Indian Army probes reports of its UN peacekeepers fathering kids in Congo

Chandigarh, June 7 (Agencies): An entire battalion of the Indian Army is in the dock after allegations in Congo that Indian peacekeepers fathered around a dozen children while posted there on a United Nations peacekeeping mission in 2008. Based on the allegations, the Army has ordered a Court of Inquiry against the 6th Sikh Battalion, which comprises 12 officers and 39 jawans. A UN probe into the matter had been inconclusive.
The CoI is being conducted at Meerut, where the 9th Infantry Division is based. The 6th Sikh Battalion is part of the 37th Infantry Brigade, which comes under the 9th Infantry Division. The CoI is being presided over by Brig. M M Masur, Cdr, 9 Artillery Brigade, and includes Col. Sunil, Deputy Commander, 32 Infantry Brigade and Col. P V Ramakrishnan, Commanding Officer, 299 Fd Regt. as members. The allegations surfaced after DNA tests commissioned by the UN in Durla, Congo, showed that the children were born with “distinctive Indian features”. The UN wrote to Army Headquarters, requesting further investigation. The latest reminder for action was sent in August 2010.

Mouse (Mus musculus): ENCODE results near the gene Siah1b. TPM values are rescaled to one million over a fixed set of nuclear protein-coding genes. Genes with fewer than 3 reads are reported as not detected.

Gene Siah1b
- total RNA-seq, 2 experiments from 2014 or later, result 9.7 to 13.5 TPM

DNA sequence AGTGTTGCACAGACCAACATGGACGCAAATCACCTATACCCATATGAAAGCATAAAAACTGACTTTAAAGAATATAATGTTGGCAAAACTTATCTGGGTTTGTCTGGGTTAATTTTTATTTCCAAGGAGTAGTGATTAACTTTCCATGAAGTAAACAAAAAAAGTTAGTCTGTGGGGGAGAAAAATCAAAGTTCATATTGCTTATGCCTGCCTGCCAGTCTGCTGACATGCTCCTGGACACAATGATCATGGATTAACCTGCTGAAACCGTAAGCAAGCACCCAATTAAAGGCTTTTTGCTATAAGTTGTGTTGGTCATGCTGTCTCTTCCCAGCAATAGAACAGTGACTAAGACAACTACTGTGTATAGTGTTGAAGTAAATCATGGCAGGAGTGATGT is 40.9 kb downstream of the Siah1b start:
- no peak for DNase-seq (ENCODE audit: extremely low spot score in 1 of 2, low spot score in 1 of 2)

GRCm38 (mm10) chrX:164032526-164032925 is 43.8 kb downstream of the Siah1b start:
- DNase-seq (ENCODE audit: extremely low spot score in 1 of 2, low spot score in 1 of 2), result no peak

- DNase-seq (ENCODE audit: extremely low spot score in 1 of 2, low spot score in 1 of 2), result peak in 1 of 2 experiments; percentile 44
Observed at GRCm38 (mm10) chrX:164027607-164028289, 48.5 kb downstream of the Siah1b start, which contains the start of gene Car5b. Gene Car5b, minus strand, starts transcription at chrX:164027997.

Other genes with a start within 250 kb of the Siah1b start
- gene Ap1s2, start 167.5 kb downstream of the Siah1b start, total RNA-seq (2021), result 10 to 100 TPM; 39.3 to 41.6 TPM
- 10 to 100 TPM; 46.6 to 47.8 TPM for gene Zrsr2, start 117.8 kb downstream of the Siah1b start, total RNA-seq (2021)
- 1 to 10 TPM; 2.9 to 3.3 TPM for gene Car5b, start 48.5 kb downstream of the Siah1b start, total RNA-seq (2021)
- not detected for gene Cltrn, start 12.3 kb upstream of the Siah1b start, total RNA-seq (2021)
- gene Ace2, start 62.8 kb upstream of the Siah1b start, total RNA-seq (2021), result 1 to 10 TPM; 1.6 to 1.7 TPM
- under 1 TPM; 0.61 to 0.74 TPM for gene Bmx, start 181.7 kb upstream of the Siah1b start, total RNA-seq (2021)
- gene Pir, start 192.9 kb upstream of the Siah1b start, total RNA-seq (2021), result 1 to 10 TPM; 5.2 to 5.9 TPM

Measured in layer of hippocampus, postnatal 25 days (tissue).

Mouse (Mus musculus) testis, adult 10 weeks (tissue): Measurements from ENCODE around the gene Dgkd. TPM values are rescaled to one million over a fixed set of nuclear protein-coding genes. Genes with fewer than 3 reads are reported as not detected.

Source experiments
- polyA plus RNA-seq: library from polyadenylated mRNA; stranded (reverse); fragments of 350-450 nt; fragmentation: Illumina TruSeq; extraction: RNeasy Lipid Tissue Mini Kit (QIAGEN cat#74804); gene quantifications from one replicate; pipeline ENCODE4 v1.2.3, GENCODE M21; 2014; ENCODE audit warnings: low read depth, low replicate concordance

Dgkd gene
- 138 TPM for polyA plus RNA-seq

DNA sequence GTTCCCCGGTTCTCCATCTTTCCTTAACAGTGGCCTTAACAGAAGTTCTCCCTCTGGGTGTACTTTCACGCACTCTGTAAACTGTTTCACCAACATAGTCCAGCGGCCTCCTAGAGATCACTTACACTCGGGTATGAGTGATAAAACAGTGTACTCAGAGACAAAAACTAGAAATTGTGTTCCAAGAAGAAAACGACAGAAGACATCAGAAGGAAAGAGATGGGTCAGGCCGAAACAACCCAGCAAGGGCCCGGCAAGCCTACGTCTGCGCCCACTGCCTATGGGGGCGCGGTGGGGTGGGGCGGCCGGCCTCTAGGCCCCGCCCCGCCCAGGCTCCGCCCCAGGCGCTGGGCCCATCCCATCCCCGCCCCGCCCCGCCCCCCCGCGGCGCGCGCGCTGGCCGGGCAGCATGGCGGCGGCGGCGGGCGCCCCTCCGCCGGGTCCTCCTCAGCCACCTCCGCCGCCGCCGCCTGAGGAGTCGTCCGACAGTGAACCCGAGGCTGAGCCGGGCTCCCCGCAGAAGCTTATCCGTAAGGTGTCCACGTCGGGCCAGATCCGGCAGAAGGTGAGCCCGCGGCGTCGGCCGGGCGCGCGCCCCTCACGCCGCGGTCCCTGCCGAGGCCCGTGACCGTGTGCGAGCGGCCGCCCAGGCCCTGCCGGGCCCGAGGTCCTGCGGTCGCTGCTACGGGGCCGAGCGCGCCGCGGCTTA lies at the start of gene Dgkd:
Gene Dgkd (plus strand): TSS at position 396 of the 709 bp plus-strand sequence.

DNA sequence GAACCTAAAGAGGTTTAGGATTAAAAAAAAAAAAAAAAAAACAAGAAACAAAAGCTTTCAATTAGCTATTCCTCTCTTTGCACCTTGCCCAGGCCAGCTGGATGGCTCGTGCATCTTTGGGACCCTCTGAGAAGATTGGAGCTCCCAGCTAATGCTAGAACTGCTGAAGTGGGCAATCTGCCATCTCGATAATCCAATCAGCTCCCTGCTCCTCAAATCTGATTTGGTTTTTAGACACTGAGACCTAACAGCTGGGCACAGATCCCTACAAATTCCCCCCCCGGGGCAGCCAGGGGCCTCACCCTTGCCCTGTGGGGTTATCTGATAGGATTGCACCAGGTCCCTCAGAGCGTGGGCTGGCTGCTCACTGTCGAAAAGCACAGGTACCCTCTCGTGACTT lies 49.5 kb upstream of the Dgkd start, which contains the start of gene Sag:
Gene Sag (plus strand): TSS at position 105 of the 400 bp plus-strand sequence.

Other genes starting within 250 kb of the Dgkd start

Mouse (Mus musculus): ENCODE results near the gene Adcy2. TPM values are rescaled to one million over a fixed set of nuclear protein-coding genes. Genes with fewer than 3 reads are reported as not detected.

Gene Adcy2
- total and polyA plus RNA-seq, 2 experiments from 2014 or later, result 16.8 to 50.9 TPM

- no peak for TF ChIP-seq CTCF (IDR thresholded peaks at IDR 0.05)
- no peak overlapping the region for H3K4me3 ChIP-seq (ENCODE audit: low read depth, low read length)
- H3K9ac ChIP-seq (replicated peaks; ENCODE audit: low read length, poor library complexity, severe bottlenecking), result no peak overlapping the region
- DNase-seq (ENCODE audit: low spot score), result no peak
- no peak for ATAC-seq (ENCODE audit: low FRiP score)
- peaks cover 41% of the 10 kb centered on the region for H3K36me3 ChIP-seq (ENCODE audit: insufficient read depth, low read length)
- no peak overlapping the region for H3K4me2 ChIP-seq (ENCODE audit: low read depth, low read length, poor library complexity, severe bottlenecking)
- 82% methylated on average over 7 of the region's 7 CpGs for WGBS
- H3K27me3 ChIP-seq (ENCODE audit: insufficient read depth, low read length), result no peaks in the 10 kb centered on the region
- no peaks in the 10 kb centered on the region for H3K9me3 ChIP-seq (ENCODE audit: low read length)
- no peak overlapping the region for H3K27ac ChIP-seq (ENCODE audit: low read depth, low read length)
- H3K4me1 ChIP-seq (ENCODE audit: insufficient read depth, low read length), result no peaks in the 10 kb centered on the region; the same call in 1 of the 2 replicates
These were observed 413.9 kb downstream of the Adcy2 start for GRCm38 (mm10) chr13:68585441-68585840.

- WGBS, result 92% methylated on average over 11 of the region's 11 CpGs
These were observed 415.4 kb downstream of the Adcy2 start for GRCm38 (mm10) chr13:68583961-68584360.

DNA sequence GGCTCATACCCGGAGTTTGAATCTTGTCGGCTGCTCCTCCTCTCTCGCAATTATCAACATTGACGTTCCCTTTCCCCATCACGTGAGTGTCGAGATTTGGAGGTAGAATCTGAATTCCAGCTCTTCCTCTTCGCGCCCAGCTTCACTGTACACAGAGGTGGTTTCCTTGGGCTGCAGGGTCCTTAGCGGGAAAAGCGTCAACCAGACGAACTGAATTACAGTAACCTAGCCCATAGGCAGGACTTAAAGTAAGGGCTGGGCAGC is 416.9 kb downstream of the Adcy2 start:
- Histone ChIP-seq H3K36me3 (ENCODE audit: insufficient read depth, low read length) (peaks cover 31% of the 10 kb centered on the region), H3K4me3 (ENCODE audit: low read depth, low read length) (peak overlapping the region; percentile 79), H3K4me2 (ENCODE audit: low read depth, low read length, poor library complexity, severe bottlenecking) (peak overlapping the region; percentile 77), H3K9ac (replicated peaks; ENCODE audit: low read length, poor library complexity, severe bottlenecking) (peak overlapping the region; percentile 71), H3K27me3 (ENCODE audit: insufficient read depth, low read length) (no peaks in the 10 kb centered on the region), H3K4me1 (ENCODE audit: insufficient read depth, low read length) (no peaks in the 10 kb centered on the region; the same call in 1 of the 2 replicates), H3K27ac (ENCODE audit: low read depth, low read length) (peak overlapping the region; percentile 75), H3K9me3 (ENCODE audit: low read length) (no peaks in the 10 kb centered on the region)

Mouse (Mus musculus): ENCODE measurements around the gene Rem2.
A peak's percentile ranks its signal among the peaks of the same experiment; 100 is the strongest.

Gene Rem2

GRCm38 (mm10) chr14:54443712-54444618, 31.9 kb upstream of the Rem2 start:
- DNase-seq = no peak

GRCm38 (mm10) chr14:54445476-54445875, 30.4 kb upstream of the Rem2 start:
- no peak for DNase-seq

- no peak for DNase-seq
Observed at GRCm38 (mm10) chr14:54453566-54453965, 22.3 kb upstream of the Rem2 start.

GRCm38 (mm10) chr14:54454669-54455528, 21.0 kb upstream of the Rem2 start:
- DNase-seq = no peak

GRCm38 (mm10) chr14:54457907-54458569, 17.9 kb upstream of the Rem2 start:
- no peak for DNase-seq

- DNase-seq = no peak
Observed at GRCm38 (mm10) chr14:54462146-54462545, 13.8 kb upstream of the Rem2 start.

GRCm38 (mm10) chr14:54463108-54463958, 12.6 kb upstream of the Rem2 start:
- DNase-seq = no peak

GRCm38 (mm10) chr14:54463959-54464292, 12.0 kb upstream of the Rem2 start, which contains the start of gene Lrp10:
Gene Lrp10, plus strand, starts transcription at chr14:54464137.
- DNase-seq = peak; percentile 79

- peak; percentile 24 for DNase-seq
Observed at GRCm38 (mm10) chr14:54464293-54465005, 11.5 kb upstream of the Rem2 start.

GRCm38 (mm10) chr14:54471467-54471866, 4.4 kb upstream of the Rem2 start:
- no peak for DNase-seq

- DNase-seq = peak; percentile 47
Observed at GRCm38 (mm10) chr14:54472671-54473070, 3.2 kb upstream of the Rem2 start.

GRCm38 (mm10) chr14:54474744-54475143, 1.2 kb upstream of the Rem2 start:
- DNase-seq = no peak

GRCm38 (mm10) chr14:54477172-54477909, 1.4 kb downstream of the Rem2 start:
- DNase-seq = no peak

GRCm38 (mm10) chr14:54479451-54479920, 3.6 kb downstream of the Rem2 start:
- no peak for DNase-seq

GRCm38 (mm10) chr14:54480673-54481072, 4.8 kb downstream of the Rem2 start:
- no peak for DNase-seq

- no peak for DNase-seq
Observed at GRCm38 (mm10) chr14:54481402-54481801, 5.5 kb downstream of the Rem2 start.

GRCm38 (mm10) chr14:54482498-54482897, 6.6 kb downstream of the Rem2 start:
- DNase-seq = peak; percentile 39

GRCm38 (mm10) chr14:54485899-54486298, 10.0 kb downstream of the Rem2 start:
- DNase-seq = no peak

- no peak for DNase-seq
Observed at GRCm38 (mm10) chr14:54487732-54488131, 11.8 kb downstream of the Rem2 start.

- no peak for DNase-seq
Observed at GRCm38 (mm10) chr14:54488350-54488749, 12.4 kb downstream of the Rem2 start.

Following the UN letters, Army Headquarters wrote to Western Command in January this year asking it to inquire into the matter. The CoI was ordered on May 24. An Army official at HQ confirmed that an inquiry has been ordered. “There are some allegations and we are investigating into the issue,” the official said. “We have received a report from UN. Their inquiry into the allegations was inconclusive, that is why we are investigating the matter here.” The 6th Sikh Battalion was posted in Congo in 2008. After allegations that soldiers had sexually exploited local women, the Battalion was sent back to India and stationed at Chandimandir. In 2009, the alleged victims of the exploitation started giving birth, and the UN ordered an inquiry.
Earlier, in March 2008, allegations surfaced that three Indian officers posted at the UN Mission in Congo had sexually exploited a local woman while holidaying in South Africa. Before that, in 2007, there were allegations that Indian blue berets had exchanged food and information for gold with Rwandan rebels in Congo’s North Kivu. There were separate allegations that Indian soldiers had paid minor Congolese girls in North Kivu for sex. In most of these cases, the Army has given a clean chit to its personnel.